Evolution among Antibiotic Resistance Plasmids in the Hospital Environment
Plasmid mediated resistance to antibiotics was first discovered about 25 years ago in Japan because of the unexpected appearance of multiple drug resistance during an outbreak of bacillary dysentery (1). Ever since this time the unexpected appearance of a new or unusual drug resistance marker or an unusual pattern of multiple drug resistance has been a clue that plasmids might be involved as carriers of the resistance genes, and in many cases the ‘epidemic strain’ of the pathogen involved in the outbreak has been found to contain one or more resistance plasmids. Spectacular examples of this are the extensive epidemic of bacillary dysentery due to Shigella dysenteriae Type I in Central America and southern Mexico during 1969–70, investigated by Mata, et al. (2) and the somewhat smaller but still dramatic epidemic of typhoid fever which occurred in and around Mexico City in 1972, investigated by Olarte et al. (3). In both instances the epidemic strain was found to contain a plasmid which conferred resistance to multiple antibiotics. On a smaller scale, many outbreaks of hospital-associated infection have been shown to be due to a particular strain of a gram-negative organism which contains one or more plasmids.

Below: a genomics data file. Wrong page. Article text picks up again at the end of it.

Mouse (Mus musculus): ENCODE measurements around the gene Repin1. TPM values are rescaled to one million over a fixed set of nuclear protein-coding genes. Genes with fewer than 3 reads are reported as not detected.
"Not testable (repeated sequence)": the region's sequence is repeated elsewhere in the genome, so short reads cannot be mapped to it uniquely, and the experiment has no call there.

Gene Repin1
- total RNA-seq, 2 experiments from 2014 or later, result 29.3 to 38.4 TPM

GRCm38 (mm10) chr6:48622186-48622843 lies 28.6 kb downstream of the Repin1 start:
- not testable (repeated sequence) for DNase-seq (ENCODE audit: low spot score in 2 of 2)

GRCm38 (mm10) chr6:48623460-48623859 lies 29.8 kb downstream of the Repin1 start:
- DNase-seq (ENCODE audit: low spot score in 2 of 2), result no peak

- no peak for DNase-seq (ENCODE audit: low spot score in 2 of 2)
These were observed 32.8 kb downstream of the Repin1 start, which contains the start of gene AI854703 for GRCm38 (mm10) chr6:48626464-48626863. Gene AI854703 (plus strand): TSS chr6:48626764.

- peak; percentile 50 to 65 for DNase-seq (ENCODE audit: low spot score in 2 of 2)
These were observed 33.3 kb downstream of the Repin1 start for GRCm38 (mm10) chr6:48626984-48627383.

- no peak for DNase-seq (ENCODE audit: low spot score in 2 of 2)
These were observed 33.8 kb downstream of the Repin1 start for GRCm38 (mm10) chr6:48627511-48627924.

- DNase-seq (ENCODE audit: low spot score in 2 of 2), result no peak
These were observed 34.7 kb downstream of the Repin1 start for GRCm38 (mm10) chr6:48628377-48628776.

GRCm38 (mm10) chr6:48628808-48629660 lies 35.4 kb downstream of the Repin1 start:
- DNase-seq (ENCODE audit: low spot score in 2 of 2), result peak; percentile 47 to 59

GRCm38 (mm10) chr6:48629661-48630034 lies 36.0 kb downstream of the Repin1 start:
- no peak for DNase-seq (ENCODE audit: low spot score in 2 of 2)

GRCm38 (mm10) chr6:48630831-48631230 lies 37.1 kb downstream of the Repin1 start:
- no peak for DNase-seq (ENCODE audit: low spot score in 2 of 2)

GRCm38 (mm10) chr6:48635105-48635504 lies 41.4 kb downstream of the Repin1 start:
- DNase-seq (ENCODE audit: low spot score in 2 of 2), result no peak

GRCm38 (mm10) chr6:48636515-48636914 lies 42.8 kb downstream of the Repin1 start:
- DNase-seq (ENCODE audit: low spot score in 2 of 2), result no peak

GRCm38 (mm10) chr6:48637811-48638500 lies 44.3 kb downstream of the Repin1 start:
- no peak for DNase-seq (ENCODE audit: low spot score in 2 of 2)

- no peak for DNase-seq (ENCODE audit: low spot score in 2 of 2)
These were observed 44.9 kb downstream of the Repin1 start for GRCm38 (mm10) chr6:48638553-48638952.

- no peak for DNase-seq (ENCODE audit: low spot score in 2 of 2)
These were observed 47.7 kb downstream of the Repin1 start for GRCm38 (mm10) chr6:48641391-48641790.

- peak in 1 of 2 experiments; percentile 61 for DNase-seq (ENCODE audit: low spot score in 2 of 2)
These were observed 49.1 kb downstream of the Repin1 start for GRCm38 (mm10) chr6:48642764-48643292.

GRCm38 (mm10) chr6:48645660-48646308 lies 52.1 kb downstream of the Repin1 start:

KeywordsTyphoid Fever Serratia Marcescens Bacillary Dysentery Multiple Drug Resistance Large Plasmid
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